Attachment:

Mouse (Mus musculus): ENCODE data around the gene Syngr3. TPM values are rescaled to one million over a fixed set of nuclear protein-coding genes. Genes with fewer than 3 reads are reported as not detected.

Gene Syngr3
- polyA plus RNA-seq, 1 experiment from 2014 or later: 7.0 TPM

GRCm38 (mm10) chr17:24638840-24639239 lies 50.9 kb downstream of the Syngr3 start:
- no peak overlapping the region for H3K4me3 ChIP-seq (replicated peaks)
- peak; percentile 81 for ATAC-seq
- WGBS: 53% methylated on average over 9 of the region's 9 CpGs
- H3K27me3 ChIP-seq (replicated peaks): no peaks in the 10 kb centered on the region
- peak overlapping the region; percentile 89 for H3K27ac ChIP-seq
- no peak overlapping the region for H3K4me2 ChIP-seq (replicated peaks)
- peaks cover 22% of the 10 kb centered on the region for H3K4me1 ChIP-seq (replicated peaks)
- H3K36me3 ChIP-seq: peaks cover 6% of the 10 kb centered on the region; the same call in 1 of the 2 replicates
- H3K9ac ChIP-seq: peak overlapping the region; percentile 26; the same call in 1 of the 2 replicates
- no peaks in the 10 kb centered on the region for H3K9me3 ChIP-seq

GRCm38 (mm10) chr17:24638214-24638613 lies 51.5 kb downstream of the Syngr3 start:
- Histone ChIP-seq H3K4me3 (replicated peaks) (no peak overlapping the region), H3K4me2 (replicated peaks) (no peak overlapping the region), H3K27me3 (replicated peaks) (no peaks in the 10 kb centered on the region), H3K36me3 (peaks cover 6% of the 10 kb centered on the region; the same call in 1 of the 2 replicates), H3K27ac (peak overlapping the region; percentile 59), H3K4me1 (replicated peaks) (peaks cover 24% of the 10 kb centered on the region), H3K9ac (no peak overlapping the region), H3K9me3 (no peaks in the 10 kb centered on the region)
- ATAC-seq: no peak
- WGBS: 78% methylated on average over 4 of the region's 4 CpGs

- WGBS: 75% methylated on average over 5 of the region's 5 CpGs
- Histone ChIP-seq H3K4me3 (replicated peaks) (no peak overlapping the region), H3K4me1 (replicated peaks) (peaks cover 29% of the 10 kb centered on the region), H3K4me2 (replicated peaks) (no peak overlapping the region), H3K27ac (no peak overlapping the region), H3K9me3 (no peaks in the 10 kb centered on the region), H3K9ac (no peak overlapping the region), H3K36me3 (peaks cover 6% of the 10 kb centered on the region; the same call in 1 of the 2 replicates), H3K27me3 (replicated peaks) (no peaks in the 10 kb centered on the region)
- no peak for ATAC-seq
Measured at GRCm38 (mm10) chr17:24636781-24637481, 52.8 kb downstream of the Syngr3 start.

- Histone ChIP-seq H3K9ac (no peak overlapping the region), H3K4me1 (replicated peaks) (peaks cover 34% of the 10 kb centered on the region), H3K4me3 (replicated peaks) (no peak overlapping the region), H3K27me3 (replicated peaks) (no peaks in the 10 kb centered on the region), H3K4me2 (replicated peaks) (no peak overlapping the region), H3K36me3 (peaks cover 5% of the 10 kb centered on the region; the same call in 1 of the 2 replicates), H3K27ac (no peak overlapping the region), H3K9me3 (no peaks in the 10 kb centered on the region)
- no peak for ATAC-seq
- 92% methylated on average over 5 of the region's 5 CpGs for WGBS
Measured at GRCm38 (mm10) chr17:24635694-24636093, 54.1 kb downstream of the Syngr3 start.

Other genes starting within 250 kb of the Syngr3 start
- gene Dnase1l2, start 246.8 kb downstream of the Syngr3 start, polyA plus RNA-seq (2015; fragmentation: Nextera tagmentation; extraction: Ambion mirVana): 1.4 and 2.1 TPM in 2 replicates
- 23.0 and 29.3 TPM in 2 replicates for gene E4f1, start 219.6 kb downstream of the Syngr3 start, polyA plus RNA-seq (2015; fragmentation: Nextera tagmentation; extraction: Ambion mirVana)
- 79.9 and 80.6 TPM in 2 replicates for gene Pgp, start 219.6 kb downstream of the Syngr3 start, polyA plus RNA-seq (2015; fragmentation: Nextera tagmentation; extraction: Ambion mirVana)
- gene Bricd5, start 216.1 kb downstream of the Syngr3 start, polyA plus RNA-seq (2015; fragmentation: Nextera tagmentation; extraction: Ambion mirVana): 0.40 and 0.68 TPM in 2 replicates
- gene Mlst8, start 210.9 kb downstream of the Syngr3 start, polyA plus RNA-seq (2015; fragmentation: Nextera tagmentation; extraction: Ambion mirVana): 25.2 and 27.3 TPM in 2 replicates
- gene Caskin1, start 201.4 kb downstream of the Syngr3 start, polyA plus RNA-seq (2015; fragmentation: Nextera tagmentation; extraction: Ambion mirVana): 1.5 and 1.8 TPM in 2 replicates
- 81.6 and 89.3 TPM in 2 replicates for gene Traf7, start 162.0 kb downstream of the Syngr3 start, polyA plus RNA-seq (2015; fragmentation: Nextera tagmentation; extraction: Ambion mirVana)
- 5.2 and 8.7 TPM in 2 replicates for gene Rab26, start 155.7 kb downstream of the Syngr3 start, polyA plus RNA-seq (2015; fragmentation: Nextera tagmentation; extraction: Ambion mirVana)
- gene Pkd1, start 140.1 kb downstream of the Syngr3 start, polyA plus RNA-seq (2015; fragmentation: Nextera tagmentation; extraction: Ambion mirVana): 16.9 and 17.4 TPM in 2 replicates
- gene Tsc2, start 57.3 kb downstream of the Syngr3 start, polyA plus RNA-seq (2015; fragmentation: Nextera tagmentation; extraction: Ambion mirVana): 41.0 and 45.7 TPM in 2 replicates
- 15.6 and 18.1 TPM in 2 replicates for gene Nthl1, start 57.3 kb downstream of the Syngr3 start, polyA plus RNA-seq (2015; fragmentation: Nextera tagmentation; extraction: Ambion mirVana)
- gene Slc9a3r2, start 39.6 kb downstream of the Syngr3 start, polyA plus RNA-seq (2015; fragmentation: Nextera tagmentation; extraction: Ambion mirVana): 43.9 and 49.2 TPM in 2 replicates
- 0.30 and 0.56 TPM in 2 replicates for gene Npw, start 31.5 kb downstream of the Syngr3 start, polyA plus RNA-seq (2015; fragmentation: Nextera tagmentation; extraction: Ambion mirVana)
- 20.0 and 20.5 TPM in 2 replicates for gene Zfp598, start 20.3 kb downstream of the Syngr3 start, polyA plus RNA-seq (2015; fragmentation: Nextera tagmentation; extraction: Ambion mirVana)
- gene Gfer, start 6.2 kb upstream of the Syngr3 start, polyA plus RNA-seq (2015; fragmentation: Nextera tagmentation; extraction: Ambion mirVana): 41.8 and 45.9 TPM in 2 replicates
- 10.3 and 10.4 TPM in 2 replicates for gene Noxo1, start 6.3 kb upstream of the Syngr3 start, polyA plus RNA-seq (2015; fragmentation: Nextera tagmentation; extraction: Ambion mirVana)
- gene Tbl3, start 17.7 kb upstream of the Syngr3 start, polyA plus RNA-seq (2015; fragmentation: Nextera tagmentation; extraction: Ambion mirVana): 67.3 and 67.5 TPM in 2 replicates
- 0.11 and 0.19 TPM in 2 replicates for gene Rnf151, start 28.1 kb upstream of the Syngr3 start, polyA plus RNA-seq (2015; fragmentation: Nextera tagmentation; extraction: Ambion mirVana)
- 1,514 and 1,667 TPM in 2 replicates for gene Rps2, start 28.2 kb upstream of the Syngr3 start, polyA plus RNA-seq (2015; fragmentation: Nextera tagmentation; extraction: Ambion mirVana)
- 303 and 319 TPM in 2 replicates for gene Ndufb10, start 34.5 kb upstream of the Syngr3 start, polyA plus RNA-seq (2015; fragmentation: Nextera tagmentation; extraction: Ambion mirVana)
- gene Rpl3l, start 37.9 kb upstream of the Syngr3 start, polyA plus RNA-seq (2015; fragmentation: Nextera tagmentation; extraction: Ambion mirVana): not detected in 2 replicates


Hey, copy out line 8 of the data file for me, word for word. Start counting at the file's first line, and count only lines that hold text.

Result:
- H3K27me3 ChIP-seq (replicated peaks): no peaks in the 10 kb centered on the region